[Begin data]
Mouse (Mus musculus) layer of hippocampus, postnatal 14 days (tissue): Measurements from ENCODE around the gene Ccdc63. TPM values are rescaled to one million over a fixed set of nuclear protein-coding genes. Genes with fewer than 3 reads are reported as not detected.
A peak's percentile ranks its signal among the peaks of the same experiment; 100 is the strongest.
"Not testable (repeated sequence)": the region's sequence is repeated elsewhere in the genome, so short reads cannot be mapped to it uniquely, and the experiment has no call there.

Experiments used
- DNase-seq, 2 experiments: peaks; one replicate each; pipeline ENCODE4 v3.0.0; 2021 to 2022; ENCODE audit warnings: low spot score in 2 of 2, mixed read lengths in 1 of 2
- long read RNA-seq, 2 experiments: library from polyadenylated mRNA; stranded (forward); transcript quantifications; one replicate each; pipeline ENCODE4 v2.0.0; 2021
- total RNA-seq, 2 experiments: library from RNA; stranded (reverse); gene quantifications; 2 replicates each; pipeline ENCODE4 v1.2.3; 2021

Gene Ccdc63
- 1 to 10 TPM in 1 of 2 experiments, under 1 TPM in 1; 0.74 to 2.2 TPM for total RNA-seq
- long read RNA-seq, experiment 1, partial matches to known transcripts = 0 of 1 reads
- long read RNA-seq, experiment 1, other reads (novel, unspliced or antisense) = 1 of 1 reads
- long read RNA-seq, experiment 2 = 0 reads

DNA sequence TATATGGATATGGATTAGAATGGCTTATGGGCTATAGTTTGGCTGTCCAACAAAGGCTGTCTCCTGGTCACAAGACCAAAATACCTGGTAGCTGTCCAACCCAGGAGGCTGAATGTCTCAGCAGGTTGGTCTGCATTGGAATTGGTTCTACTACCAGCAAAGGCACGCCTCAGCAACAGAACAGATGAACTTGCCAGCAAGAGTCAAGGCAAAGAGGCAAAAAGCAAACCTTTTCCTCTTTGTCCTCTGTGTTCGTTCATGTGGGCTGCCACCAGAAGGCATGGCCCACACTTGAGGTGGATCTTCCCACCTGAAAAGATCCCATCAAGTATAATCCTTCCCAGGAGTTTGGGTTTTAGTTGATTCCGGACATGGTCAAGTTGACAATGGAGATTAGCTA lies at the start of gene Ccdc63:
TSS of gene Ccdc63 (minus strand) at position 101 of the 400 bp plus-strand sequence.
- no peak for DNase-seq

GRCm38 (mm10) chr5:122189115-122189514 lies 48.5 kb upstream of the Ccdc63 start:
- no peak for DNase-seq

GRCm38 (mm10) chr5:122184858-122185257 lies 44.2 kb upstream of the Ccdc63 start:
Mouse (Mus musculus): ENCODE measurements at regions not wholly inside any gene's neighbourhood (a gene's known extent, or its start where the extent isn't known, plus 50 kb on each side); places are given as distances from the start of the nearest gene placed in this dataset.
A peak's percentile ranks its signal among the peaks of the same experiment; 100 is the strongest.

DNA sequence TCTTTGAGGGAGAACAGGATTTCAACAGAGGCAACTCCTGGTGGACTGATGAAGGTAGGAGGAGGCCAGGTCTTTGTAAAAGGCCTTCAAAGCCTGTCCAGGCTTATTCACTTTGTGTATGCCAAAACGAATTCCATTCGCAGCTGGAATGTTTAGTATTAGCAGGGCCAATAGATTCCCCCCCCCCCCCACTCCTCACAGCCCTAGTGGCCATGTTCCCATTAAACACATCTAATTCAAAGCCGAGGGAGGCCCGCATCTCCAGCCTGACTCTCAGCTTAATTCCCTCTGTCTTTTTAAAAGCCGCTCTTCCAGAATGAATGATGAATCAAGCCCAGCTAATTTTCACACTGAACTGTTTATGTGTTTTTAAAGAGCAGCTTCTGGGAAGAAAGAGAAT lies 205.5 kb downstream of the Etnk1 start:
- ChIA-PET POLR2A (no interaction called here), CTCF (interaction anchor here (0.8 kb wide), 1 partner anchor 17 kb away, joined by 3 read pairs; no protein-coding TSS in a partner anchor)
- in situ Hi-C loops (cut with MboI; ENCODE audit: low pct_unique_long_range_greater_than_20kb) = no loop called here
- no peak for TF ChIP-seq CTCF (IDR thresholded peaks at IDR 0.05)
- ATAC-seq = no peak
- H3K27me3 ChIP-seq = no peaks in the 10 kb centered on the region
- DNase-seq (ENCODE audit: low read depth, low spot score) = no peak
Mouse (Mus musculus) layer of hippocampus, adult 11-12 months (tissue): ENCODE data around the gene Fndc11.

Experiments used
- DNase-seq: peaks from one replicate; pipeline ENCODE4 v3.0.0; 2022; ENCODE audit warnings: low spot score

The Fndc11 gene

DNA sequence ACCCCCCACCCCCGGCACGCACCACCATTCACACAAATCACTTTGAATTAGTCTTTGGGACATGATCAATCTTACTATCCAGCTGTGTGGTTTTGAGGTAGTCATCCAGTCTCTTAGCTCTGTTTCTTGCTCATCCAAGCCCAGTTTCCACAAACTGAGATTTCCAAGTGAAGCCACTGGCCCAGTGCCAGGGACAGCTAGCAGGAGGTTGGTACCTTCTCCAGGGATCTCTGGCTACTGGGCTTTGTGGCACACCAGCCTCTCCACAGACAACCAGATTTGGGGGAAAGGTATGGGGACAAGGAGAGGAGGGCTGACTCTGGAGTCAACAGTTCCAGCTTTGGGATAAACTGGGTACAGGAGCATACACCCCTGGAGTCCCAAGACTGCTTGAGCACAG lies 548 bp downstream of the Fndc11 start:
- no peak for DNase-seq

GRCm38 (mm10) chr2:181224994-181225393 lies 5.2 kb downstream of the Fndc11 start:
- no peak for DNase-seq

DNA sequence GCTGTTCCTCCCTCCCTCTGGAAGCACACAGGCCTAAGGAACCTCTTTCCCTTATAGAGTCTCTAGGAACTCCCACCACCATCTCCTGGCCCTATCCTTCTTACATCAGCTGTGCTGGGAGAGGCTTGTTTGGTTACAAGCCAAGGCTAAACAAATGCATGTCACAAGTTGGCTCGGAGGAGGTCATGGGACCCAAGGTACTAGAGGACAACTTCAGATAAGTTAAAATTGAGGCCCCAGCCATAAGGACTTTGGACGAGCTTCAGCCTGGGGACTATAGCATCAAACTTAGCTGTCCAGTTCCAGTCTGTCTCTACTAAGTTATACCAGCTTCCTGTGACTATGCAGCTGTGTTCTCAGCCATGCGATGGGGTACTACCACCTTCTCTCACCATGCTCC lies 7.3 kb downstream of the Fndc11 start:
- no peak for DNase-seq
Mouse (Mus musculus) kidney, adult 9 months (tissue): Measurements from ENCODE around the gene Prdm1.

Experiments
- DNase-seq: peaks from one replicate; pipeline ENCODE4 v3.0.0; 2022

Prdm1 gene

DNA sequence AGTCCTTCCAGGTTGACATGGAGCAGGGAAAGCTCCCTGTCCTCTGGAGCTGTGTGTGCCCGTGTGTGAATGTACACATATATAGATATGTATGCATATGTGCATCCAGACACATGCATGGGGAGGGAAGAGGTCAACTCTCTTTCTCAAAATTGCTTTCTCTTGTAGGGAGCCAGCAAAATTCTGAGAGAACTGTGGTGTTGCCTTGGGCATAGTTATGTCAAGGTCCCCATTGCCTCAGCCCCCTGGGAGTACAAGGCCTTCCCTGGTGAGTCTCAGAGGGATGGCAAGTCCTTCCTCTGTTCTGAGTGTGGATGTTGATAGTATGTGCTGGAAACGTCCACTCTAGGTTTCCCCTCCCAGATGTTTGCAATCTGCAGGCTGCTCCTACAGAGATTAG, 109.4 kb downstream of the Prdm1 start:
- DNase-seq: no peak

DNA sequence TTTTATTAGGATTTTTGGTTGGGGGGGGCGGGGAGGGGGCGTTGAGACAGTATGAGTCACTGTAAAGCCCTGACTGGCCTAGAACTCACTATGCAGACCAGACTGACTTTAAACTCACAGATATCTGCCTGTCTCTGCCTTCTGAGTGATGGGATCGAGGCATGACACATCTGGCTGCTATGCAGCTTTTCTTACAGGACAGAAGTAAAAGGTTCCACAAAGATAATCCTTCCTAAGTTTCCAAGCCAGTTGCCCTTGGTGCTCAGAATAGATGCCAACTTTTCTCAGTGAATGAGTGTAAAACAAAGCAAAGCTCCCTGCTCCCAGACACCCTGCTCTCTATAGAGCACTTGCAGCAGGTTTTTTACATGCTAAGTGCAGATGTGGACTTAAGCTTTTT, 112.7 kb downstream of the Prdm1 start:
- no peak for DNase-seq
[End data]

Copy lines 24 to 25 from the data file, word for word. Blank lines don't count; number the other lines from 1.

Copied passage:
- no peak for TF ChIP-seq CTCF (IDR thresholded peaks at IDR 0.05)
- ATAC-seq = no peak